BADGER has a new theory.
And, unusually for Badger, it’s about the role of religion in public life, specifically the politics of the Conservative Party in Westminster.

Badger has concluded that the current Cabinet and its troupe of hangers-on, bagmen, fellow-travellers, and associated stooges are the most deeply Christian and religious Cabinet the UK has ever had.

To make his point, Badger draws your attention to the following passage of the New Testament.

“And he lifted up his eyes on his disciples, and said, Blessed be ye poor: for yours is the kingdom of God. Blessed are ye that hunger now: for ye shall be filled. Blessed are ye that weep now: for ye shall laugh.”

It is out of a sense of Christian duty that Boris Johnson and his merry band of morons and makeweights keep the poor poorer, the hungry hungrier, and the woebegone ever more bereft.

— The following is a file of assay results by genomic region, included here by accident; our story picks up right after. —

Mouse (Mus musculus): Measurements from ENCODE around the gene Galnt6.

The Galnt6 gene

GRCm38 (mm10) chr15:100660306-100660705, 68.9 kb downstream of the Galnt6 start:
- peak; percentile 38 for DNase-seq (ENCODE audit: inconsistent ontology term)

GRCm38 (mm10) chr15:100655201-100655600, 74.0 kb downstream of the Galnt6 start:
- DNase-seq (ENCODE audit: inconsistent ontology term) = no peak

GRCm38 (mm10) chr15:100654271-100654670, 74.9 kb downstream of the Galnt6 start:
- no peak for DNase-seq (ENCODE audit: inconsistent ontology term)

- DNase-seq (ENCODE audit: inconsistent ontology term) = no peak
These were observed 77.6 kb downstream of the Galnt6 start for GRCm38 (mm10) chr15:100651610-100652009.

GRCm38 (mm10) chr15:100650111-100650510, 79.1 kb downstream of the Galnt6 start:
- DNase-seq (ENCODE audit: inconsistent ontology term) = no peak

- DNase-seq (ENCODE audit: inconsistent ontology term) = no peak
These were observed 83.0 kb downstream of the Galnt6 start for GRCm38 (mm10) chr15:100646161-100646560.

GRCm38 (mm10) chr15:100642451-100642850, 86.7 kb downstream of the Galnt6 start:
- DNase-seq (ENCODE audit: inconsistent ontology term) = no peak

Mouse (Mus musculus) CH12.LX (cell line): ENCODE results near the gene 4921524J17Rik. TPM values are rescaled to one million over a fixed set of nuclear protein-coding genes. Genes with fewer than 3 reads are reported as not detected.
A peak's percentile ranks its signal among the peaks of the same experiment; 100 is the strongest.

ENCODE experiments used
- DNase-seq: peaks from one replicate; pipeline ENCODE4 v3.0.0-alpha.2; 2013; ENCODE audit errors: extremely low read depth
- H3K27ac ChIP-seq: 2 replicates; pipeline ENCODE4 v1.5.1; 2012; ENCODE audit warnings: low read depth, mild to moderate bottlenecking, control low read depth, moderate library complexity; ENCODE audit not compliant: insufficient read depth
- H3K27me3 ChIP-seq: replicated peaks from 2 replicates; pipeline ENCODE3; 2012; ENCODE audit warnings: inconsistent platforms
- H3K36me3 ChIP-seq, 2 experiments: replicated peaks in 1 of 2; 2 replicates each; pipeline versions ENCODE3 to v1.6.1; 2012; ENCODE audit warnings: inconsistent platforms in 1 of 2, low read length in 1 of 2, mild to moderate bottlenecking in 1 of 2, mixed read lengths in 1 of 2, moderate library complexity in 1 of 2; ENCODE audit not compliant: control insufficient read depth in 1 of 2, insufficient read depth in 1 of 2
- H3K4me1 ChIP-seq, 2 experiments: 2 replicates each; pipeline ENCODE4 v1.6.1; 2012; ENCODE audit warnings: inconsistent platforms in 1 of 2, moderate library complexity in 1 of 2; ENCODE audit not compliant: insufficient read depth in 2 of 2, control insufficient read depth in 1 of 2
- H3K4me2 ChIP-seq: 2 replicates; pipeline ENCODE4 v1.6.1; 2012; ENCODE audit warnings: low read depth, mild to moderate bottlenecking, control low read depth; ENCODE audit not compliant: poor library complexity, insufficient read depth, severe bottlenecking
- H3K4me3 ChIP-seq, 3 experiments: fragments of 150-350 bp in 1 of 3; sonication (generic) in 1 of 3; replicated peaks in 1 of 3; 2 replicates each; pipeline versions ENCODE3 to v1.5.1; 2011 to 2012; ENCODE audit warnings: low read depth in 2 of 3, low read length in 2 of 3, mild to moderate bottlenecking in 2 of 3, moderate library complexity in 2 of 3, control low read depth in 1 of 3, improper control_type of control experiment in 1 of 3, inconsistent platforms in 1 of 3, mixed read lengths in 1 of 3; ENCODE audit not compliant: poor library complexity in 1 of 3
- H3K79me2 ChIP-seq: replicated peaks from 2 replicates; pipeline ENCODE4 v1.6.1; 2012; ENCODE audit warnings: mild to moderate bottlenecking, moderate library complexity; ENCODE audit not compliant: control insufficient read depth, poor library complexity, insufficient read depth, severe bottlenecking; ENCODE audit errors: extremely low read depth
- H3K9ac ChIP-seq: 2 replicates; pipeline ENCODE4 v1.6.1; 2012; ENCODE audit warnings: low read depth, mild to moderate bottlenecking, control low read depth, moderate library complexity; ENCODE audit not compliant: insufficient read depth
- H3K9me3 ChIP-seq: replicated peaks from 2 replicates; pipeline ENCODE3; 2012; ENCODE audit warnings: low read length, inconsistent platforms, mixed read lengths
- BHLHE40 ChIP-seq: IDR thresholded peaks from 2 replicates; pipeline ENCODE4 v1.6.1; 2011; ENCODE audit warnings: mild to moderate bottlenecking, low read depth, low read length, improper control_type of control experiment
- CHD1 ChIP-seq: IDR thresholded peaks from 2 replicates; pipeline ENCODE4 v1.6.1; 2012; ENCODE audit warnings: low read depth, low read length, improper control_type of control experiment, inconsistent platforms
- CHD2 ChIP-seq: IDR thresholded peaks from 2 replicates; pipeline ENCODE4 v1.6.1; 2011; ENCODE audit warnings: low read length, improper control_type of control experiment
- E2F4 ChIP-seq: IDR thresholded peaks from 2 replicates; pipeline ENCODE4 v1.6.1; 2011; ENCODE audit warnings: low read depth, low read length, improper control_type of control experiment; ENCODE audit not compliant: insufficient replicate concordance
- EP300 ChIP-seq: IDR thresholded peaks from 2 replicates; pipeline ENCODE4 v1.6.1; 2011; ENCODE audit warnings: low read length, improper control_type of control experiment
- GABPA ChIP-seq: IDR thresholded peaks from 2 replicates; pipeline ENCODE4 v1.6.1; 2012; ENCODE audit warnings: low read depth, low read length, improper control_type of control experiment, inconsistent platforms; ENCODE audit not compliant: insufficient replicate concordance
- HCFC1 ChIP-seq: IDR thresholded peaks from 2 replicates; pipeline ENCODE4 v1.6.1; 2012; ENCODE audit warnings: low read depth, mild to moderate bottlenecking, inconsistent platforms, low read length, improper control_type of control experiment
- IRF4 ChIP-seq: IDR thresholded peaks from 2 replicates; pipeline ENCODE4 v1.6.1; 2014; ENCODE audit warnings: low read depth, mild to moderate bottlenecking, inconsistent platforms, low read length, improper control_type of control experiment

They’re making sure we all get to Heaven, readers!
To paraphrase: greater love hath no Cabinet than this, than they sell their souls to ensure the rest of us get a crack at eternal bliss.

Having great personal wealth will ensure Jacob Ree Smog gets minced through a needle’s eye before entering Heaven’s Kingdom. As he gives every appearance of rising from the crypt daily, perhaps that ship has sailed.

To Badger, who has a difficult relationship with religion, the ongoing work of the Cabinet on making sure we all join the choir invisible is a mighty relief.

As long as he’s poor, hungry, and crying –Badger’s quids-in for the old harp and halo ensemble in the hereafter. If there is one, that is.